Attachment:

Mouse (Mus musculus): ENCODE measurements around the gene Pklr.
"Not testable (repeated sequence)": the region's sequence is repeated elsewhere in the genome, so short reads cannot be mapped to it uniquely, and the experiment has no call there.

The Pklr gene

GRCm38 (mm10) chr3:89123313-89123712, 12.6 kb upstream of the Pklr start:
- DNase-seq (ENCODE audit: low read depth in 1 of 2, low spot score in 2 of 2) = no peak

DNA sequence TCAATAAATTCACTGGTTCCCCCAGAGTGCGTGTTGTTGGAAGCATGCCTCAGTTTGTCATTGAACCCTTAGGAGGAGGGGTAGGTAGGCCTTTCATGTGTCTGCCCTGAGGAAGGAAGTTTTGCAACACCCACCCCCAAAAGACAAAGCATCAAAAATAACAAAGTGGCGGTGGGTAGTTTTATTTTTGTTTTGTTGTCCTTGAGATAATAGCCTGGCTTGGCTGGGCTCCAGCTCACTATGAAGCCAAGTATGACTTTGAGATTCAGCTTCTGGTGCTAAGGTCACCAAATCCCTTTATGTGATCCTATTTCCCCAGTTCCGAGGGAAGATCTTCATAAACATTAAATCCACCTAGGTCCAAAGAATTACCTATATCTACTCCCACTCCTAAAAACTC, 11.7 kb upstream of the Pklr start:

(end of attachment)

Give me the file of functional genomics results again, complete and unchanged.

Mouse (Mus musculus): ENCODE measurements around the gene Pklr.
"Not testable (repeated sequence)": the region's sequence is repeated elsewhere in the genome, so short reads cannot be mapped to it uniquely, and the experiment has no call there.

The Pklr gene

GRCm38 (mm10) chr3:89123313-89123712, 12.6 kb upstream of the Pklr start:
- DNase-seq (ENCODE audit: low read depth in 1 of 2, low spot score in 2 of 2) = no peak

DNA sequence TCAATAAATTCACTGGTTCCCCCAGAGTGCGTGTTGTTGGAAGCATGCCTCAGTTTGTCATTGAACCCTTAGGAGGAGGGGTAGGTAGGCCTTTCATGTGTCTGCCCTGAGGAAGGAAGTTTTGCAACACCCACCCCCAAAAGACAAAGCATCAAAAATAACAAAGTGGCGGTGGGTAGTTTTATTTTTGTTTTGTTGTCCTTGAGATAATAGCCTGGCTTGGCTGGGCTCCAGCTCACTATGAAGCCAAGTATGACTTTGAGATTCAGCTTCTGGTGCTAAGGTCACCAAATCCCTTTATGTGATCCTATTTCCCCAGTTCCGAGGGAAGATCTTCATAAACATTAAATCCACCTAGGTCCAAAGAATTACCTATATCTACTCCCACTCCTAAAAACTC, 11.7 kb upstream of the Pklr start: